– How did you get to Australia?
– I’m from a factory town, and I also finished primary school there. I grew up on an apartment property, but my parents and I went on a lot of trips, and we also had a small holiday home near Banunhalma, in the middle of the woods. I wanted to be a biologist since I was young, I even worked at the zoo in Gyr. As an elementary school teacher, I formed my own conservation association. I researched wild geese in college, and wrote my PhD on bird flu. I got a scholarship from Holland and later from Russia, I went on an expedition where I met an Australian researcher who called me to the faraway continent ten years ago to do research on bird flu. This is how my husband and I got out, as we started building near Fertő-Hanság National Park.
The country is closed
What is life like in Australia?
– Australians are loose, calm, less restless and therefore more superficial than Europeans; Perhaps the most important thing for them was to maintain their spiritual balance. Of course, it helps them a lot to have a good economic background. They do a lot of sports, and of course the proximity to nature and the sea helps them. It’s common for anyone who can do this to surf and ride a bike before work in the morning. If you live there, he will catch up with you, too. I also surf.
– How did the epidemic live?
– Australia has taken very strict measures to stop the coronavirus epidemic, its residents have not been able to leave the country for two years, and no one has been able to leave their place outside the five-kilometer circuit. On the one hand, the power was strictly controlled with the help of phone applications, and on the other hand, the Australians themselves traditionally followed the rules. It is true that in addition to spiritual experiences, very few people died in the epidemic. It wasn’t easy for us either. Luckily for an hour from Melbourne, we live in a paradise resort called Surf Coast, almost on the beach. Torquay is a small town, we had nature and the ocean, where it was also exceptional that the kindergarten was open and I was able to work from home. Also, we were very fortunate to have had a shorter version during the pandemic when we were able to travel to Queensland, the Whitsunday Islands. It’s true that in the meantime, they shut everything down again, and we couldn’t fly home, so we were practically stuck there in “heaven” for a few weeks. Giant sea turtles were regularly visiting the bay in front of our accommodation so we could swim with them every day. It was also a huge experience for our five year old girl. There, at low tide, the prickly rays of the evening gathered, which we were watching closely. We’ve also seen families of long-winged whales on our cruise several times, once up close. We snorkeled on the reef, where we were also joined by friendly little rock sharks. However, on one occasion, I was approached by a less friendly, large-bodied bull shark when I swam alone in the bay. Fortunately he didn’t pick me up for dinner that day.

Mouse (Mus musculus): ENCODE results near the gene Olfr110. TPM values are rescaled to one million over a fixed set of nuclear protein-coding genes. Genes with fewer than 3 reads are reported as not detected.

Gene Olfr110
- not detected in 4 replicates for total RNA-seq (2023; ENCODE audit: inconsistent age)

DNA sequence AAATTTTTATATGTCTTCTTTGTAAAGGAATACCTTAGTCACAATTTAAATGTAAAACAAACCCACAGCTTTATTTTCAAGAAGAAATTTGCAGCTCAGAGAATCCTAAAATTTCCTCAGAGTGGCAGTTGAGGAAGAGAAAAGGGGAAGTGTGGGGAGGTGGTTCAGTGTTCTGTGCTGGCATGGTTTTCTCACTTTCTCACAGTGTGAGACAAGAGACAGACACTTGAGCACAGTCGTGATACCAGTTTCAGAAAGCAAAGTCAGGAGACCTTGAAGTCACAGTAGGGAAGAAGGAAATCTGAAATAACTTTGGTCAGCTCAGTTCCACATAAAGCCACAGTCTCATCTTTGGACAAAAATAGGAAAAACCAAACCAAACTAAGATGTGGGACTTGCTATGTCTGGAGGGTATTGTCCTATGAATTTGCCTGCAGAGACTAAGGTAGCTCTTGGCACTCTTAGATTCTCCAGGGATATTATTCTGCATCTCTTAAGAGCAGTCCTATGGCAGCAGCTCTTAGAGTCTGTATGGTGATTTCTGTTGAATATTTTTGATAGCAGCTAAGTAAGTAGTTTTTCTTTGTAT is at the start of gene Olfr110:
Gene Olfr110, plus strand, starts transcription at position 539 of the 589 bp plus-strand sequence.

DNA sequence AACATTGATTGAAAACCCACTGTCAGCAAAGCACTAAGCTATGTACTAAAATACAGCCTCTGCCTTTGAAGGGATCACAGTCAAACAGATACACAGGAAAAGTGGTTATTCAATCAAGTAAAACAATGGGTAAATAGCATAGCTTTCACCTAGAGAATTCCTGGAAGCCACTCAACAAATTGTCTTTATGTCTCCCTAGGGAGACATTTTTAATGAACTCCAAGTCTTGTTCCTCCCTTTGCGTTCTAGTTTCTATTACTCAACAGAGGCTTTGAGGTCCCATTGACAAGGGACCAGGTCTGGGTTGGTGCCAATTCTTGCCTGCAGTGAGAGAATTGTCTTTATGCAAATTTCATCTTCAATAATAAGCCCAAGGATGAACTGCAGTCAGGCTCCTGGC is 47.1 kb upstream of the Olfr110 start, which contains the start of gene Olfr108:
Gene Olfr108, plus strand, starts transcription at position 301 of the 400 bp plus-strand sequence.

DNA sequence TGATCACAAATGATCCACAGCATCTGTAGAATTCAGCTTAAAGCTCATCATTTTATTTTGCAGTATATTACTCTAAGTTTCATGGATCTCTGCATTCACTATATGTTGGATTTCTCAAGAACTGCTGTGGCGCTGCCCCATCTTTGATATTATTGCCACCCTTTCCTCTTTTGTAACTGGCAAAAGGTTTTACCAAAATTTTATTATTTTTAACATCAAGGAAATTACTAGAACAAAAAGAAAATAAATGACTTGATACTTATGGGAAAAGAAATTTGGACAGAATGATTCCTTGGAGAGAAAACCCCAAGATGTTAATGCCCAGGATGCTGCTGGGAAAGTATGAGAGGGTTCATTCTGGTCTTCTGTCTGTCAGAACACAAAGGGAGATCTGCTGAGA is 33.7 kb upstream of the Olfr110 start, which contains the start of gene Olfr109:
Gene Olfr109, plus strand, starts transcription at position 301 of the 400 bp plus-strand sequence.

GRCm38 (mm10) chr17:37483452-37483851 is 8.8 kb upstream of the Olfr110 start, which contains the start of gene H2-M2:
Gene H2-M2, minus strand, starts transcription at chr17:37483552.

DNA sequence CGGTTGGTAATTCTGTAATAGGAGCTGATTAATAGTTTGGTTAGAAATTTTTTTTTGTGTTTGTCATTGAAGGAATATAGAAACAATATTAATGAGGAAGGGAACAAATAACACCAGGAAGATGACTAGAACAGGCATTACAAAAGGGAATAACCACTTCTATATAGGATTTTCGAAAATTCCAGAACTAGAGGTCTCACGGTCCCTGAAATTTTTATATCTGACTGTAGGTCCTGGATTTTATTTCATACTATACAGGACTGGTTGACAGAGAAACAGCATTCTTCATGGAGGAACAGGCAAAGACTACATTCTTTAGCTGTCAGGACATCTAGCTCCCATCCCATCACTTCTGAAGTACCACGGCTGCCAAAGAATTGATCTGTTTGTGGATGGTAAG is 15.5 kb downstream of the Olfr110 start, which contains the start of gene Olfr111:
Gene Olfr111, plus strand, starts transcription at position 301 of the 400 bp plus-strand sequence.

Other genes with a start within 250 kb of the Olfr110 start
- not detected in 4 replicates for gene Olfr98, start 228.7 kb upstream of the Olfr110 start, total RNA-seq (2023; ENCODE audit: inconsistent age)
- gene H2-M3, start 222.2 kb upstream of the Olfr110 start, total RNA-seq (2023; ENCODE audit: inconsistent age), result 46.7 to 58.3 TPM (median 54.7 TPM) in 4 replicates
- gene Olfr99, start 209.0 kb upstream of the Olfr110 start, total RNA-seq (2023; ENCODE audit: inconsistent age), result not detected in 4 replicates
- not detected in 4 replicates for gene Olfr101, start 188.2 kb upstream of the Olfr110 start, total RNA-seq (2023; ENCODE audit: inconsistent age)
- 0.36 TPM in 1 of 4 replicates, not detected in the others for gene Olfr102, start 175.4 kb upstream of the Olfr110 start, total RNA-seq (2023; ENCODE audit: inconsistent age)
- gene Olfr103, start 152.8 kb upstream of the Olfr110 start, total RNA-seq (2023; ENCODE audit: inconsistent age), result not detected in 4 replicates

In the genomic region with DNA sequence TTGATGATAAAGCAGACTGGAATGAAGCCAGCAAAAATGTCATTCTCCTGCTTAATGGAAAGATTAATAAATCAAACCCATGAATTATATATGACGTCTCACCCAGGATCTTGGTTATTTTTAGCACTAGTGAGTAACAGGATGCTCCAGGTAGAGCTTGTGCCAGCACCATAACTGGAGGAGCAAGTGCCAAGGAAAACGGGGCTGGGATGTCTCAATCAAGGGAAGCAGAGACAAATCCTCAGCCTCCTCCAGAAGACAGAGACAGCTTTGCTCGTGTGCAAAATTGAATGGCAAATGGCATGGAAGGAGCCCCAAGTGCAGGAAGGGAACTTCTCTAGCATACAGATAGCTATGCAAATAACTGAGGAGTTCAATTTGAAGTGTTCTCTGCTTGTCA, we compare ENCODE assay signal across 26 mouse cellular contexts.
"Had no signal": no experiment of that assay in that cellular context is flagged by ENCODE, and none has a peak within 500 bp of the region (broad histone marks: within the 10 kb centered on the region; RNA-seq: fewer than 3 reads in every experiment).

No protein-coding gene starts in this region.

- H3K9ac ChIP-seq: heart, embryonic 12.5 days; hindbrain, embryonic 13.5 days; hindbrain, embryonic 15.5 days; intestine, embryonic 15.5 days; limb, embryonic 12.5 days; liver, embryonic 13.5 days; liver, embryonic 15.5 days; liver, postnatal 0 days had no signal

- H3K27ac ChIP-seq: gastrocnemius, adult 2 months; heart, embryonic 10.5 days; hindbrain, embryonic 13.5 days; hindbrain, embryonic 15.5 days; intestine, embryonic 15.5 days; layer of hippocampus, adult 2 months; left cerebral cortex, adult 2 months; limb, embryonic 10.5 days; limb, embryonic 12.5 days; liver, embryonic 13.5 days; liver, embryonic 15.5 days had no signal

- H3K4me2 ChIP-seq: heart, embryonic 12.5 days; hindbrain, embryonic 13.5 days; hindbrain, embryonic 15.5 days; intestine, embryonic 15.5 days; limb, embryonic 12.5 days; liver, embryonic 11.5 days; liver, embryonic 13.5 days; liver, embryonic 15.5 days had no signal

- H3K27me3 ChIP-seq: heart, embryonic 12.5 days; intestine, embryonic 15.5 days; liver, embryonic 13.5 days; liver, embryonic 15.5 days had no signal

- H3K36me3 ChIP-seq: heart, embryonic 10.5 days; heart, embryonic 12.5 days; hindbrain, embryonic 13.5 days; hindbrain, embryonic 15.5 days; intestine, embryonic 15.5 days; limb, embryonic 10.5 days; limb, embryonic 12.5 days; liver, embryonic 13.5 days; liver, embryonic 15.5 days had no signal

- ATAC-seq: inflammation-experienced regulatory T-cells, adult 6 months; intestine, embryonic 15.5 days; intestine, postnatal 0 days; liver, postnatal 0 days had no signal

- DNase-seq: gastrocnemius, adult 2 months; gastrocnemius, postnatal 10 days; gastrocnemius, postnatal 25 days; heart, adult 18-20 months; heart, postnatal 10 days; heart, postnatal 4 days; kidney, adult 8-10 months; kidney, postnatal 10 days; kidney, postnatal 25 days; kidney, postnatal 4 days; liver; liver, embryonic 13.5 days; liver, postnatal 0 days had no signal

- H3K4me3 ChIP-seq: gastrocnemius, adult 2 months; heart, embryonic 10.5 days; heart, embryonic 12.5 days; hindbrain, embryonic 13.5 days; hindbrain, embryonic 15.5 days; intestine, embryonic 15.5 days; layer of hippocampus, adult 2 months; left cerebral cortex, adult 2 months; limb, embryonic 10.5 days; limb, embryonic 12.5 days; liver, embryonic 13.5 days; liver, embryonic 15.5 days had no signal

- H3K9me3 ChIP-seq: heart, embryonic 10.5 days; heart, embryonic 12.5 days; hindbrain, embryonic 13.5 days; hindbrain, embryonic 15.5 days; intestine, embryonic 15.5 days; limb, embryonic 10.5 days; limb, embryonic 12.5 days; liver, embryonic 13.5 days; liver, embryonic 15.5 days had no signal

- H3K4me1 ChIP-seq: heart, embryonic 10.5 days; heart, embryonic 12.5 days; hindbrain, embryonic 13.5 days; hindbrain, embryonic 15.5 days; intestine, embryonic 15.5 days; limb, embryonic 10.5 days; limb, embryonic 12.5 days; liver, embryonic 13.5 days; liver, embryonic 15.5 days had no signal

Performing at festivals
– In addition to his work as an ornithologist, he also has a high-level hobby.
“I’m a mother, wife during the day, I work as an ecologist and ornithologist, but then I became a dancer. I started swing dancing seven years ago, and it was mainly Lindy Hop dance and jazz solo. It’s more than just a hobby, it’s a way of life for me. I’ve Successfully recorded in a performance group in Melbourne We go to shows and competitions The family provides maximum support After the beginners, now the applicants: Before the pandemic, we had a whole year with a company called Harlem Shout, jazz parties and festivals were on our calendar. So I left to rehearse at home.This period was not completely useless because we were able to keep in touch with a lot of international teachers online.Finally, we already had a performance in December, we were in a musical.
– Australia appears in local news from time to time due to natural disasters, floods and bushfires. It was destroyed by a huge forest fire a few years ago. As if these are becoming more common.
– In fact, there are more and more wildfires, the main cause of which may be climate change.